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little mermaid.

by hans christian andersen.
Age Rating 10 plus.

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Beyond this was the witch's house, which stood in the center of a strange forest, where all the trees and flowers were polypi, half animals and half plants. They looked like serpents with a hundred heads, growing out of the ground. The branches were long, slimy arms, with fingers like flexible worms, moving limb after limb from the root to the top. All that could be reached in the sea they seized upon and held fast, so that it never escaped from their clutches. The little mermaid was so alarmed at what she saw that she stood still and her heart beat with fear. She came very near turning back, but she thought of the prince and of the human soul for which she longed, and her courage returned. She fastened her long, flowing hair round her head, so that the polypi should not lay hold of it. She crossed her hands on her bosom, and then darted forward as a fish shoots through the water, between the supple arms and fingers of the ugly polypi, which were stretched out on each side of her. She saw that they all held in their grasp something they had seized with their numerous little arms, which were as strong as iron bands. Tightly grasped in their clinging arms were white skeletons of human beings who had perished at sea and had sunk down into the deep waters; skeletons of land animals; and oars, rudders, and chests, of ships. There was even a little mermaid whom they had caught and strangled, and this seemed the most shocking of all to the little princess. She now came to a space of marshy ground in the wood, where large, fat water snakes were rolling in the mire and showing their ugly, drab-colored bodies. In the midst of this spot stood a house, built of the bones of shipwrecked human beings. There sat the sea witch, allowing a toad to eat from her mouth just as people sometimes feed a canary with pieces of sugar. She called the ugly water snakes her little chickens and allowed them to crawl all over her bosom. "I know what you want," said the sea witch. "It is very stupid of you, but you shall have your way, though it will bring you to sorrow, my pretty princess. You want to get rid of your fish's tail and to have two supports instead, like human beings on earth, so that the young prince may fall in love with you and so that you may have an immortal soul." And then the witch laughed so loud and so disgustingly that the toad and the snakes fell to the ground and lay there wriggling.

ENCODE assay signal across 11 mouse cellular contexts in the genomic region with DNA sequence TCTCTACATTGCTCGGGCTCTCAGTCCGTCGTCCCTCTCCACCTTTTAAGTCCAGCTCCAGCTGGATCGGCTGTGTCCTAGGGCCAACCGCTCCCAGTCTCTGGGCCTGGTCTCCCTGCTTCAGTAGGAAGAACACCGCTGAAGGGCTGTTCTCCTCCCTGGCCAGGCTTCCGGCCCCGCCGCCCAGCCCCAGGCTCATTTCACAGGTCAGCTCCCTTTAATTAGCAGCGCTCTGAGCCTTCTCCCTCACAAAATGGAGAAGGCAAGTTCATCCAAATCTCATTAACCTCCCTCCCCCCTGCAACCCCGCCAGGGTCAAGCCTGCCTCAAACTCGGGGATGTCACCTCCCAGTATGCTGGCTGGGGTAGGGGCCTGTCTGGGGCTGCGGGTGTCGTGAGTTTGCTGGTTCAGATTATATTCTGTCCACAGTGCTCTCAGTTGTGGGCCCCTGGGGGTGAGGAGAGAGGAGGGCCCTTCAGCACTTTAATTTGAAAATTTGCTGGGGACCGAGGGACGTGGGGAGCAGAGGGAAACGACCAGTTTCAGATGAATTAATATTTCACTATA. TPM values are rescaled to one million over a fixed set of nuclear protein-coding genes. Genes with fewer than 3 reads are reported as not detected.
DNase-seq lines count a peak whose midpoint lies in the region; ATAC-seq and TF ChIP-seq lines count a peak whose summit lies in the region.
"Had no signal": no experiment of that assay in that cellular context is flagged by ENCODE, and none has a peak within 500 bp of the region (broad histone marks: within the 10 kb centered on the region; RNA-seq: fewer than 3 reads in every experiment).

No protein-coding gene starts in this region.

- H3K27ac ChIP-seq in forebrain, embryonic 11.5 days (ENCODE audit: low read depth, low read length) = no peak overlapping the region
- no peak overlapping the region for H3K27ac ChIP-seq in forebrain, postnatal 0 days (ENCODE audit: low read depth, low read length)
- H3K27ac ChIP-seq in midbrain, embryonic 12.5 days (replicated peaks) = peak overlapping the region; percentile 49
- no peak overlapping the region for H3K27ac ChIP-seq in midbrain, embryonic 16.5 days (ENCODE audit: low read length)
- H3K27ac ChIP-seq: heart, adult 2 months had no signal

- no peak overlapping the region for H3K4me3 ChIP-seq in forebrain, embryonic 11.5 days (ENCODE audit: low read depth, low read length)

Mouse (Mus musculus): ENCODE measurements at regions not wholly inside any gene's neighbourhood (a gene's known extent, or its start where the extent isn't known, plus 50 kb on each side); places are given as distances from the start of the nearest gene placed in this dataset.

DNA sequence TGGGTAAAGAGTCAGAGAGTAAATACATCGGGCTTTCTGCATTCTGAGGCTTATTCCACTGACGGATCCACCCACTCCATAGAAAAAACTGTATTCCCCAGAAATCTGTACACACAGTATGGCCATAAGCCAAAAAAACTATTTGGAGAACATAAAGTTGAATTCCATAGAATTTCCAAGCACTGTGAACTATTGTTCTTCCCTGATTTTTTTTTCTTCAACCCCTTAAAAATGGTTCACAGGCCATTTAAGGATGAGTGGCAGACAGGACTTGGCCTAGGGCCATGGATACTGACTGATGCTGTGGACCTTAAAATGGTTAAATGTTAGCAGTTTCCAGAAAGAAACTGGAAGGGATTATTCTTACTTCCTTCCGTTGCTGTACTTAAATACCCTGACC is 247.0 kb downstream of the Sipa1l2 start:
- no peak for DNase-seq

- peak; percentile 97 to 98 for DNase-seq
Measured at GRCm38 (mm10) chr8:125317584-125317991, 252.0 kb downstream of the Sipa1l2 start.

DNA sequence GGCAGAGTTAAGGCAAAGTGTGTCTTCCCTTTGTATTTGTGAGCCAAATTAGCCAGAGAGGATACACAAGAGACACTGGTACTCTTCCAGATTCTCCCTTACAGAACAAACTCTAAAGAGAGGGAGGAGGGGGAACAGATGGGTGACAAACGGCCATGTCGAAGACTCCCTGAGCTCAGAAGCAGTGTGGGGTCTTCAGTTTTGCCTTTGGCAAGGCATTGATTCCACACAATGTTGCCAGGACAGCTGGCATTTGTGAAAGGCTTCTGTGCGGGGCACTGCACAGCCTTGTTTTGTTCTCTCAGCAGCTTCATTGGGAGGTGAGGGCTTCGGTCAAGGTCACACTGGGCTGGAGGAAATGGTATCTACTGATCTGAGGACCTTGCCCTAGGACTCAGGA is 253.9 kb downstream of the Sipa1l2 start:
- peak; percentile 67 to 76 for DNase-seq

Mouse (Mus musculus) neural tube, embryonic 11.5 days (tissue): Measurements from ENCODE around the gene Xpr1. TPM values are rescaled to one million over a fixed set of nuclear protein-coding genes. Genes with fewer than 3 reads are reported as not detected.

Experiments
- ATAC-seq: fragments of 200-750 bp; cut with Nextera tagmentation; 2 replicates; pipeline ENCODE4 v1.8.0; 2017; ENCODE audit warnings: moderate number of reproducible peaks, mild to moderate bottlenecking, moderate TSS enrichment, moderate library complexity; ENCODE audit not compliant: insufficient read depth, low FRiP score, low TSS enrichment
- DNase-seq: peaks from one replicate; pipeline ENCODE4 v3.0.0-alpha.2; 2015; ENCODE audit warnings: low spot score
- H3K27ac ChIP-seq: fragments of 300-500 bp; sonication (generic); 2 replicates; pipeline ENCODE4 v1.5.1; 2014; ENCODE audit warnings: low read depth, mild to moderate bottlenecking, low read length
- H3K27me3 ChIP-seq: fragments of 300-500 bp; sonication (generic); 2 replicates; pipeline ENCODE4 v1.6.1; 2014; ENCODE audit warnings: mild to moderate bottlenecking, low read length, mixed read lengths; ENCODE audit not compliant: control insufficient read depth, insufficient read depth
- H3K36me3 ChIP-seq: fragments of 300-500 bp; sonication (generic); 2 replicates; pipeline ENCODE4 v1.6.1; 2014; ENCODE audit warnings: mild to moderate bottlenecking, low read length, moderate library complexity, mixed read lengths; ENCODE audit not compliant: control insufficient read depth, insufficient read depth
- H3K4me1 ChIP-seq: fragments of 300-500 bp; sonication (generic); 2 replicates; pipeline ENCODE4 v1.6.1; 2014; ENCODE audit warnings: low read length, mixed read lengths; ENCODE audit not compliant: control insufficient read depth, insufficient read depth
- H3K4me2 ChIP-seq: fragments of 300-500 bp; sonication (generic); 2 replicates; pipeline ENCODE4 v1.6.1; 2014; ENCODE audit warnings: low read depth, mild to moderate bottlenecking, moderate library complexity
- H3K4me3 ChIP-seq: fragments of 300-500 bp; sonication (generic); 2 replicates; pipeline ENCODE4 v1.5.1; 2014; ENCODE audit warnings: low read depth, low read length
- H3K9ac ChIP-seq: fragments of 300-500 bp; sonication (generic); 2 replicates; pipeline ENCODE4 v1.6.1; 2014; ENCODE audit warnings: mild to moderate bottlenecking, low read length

"You are but just in time," said the witch, "for after sunrise to-morrow I should not be able to help you till the end of another year. I will prepare a draft for you, with which you must swim to land to-morrow before sunrise; seat yourself there and drink it. Your tail will then disappear, and shrink up into what men call legs. "You will feel great pain, as if a sword were passing through you. But all who see you will say that you are the prettiest little human being they ever saw. You will still have the same floating gracefulness of movement, and no dancer will ever tread so lightly. Every step you take, however, will be as if you were treading upon sharp knives and as if the blood must flow. If you will bear all this, I will help you." "Yes, I will," said the little princess in a trembling voice, as she thought of the prince and the immortal soul. "But think again," said the witch, "for when once your shape has become like a human being, you can no more be a mermaid. You will never return through the water to your sisters or to your father's palace again. And if you do not win the love of the prince, so that he is willing to forget his father and mother for your sake and to love you with his whole soul and allow the priest to join your hands that you may be man and wife, then you will never have an immortal soul. The first morning after he marries another, your heart will break and you will become foam on the crest of the waves." "I will do it," said the little mermaid, and she became pale as death. "But I must be paid, also," said the witch, "and it is not a trifle that I ask. You have the sweetest voice of any who dwell here in the depths of the sea, and you believe that you will be able to charm the prince with it. But this voice you must give to me. The best thing you possess will I have as the price of my costly draft, which must be mixed with my own blood so that it may be as sharp as a two-edged sword." "But if you take away my voice," said the little mermaid, "what is left for me?" "Your beautiful form, your graceful walk, and your expressive eyes. Surely with these you can enchain a man's heart. Well, have you lost your courage? Put out your little tongue, that I may cut it off as my payment; then you shall have the powerful draft."